Advocates had hoped for more. Throughout this legislative process, they鈥檝e called for changes to further promote social equity and eliminate strict penalties for violating the law.

While the bill would give priority for licenses to marginalized communities, advocates are worried that there might not be strict and specific enough criteria to actually ensure that ends up being the case. They also pushed for an amendment to make it so a specific percentage of licenses would be set aside for those communities, but that did not happen.

Monreal Avila, the Senate majority leader, said ahead of the Chamber of Deputies vote that there 鈥渋s no problem if they modify the cannabis law, we have no problem.鈥

The president, for his part, said in December that a vote on legalization legislation was聽delayed due to minor 鈥渕istakes鈥 in the proposal.

The legalization bill聽cleared a joint group of Senate committees聽prior to the full floor vote in that chamber last year, with some amendments being made after members informally聽considered and debated the proposal聽during a virtual hearing.

Members of the Senate鈥檚 Justice, Health, and Legislative Studies Committees had聽approved a prior version of legal cannabis legislation last year as well, but the pandemic delayed consideration of the issue. Salazar of the MORENA party said in April that legalizing cannabis could fill treasury coffers at a time when the economy is recovering from the health crisis.

As lawmakers work to advance the reform legislation, there鈥檚 been a more lighthearted push to focus attention on the issue by certain members and activists. That push has mostly involved planting and gifting marijuana.

In September, a top administration official was聽gifted a cannabis plant by senator聽on the Senate floor, and she said she鈥檇 be making it a part of her personal garden.

A different lawmaker聽gave the same official, Interior Ministry Secretary Olga S谩nchez Cordero, a marijuana joint聽on the floor of the Chamber of Deputies in 2019.

Cannabis made another appearance in the legislature in August, when Sen. Jesusa Rodr铆guez of the MORENA party聽decorated her desk with a marijuana plant.

Drug policy reform advocates have also been cultivating hundreds of marijuana plants in front of the Senate, putting pressure on legislators to make good on their pledge to advance legalization.

Court Dismisses DEA Marijuana Rescheduling Case, But Judge Says Cannabis Reclassification May Be Coming Anyway

Marijuana Moment is made possible with support from readers. If you rely on our cannabis advocacy journalism to stay informed, please consider a monthly Patreon pledge.

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Psychedelics Group Issues First Round Of Grants For Community-Based Entheogenic Education In DC

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A Washington, D.C.-based psychedelics organization has issued about $50,000 in its first round of grants for various community groups to support efforts to educate and organize people around plant medicine.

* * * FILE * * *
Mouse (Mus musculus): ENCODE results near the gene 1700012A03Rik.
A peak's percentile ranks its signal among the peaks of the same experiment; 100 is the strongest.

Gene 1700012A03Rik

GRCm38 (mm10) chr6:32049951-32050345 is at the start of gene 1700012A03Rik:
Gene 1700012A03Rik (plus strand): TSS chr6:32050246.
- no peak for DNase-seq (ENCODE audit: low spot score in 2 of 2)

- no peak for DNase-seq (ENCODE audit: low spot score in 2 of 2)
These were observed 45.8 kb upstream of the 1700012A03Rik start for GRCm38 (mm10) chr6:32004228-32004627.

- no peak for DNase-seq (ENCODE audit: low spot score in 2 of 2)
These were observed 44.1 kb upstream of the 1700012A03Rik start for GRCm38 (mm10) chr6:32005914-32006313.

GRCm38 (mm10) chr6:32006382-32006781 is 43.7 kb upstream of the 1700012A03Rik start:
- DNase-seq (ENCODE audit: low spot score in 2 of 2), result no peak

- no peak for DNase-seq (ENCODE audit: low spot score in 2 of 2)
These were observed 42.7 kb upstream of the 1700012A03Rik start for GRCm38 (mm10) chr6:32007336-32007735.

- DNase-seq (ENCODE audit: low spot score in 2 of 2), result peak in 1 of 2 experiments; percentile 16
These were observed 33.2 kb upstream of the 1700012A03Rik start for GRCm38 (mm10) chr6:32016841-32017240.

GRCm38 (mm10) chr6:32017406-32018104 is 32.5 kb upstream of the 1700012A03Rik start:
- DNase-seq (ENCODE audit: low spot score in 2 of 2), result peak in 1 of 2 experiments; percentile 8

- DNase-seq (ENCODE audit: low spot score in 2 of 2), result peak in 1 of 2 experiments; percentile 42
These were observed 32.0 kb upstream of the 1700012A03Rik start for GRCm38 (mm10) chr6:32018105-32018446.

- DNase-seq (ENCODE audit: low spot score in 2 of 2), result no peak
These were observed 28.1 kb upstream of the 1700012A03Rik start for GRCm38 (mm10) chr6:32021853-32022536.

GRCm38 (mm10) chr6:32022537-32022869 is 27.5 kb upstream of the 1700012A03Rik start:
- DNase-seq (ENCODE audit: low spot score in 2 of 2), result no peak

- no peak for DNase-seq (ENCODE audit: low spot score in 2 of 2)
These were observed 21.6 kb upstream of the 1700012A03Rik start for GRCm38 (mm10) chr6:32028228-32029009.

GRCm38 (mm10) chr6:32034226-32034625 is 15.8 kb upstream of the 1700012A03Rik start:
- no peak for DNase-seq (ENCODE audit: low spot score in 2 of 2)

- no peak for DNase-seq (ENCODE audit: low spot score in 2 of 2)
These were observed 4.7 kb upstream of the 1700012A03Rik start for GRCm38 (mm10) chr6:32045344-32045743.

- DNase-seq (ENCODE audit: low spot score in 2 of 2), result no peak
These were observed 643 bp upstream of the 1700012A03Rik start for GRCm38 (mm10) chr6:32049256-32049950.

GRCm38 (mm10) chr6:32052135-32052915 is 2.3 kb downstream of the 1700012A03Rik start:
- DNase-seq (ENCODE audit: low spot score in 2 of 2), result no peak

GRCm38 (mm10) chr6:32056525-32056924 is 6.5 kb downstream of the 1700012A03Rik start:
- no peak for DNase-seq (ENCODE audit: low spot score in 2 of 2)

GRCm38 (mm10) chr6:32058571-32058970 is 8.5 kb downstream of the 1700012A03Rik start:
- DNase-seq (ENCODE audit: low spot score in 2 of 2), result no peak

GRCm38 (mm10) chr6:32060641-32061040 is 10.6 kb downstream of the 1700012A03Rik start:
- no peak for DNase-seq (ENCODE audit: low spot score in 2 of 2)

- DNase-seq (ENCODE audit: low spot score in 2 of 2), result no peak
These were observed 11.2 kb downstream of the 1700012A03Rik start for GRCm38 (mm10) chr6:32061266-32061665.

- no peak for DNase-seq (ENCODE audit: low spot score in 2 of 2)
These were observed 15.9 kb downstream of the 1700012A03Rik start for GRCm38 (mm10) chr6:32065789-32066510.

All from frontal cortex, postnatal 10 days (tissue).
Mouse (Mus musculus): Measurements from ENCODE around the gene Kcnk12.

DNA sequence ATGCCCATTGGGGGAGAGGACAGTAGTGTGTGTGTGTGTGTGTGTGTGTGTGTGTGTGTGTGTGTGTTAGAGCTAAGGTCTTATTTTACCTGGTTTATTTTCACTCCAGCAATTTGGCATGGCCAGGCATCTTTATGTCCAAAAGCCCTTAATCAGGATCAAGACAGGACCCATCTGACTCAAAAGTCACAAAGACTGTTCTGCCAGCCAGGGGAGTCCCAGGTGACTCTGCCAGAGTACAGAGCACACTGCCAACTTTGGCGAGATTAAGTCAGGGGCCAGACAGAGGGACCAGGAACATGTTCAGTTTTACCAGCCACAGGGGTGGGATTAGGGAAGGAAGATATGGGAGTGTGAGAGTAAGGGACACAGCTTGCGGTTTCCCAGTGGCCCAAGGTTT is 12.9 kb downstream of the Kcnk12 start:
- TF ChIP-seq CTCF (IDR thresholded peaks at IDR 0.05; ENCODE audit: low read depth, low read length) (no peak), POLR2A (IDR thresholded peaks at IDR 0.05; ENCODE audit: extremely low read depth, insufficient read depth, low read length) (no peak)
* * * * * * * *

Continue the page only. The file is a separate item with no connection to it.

The Plant Medicine Coalition (PMC)鈥founded by the head of the D.C. campaign that got psychedelics decriminalization passed locally in last November鈥檚 election鈥攄olled out grants to about a dozen groups as part of its Community Grants Program. Funding for the grants was provided by Dr. Bronner’s, a wellness company that’s been involved in a number of marijuana and psychedelics reform efforts across the country.

This is just one part of PMC’s mission to promote psychedelics reform as the movement continues to spread at the local, state and federal levels.

Arts collectives, mental health organizations and entheogenic education groups are among the new grant recipients.

Melissa Lavasani,聽PMC co-founder, told Marijuana Moment that the organization is hopeful about the impact of these grants鈥攂ut it’s also using this opportunity to explore how to most effectively provide funding in the years to come.

“I wanted to do something really impactful that had a quick turnaround,” Lavasani said. “There are a lot of things that our organization is working on right now that are really long term, especially on the federal level.”

“We’re trying to shift a really entrenched culture and government,” she added. “It just takes a lot of grinding鈥攎eeting after meeting鈥攁nd I wanted to do something important with these funds here locally because I do feel like there were a lot of loose ends” after D.C. decriminalized psychedelics.

Overall, the money from PMC will support a diversity of initiatives. There will be workshops on community building within the psychedelics movement, courses on cultivating entheogenic substances, lecture series on scientific developments related to the substances and more.

Here are some quotes from recipients on what they aim to do with the funding:聽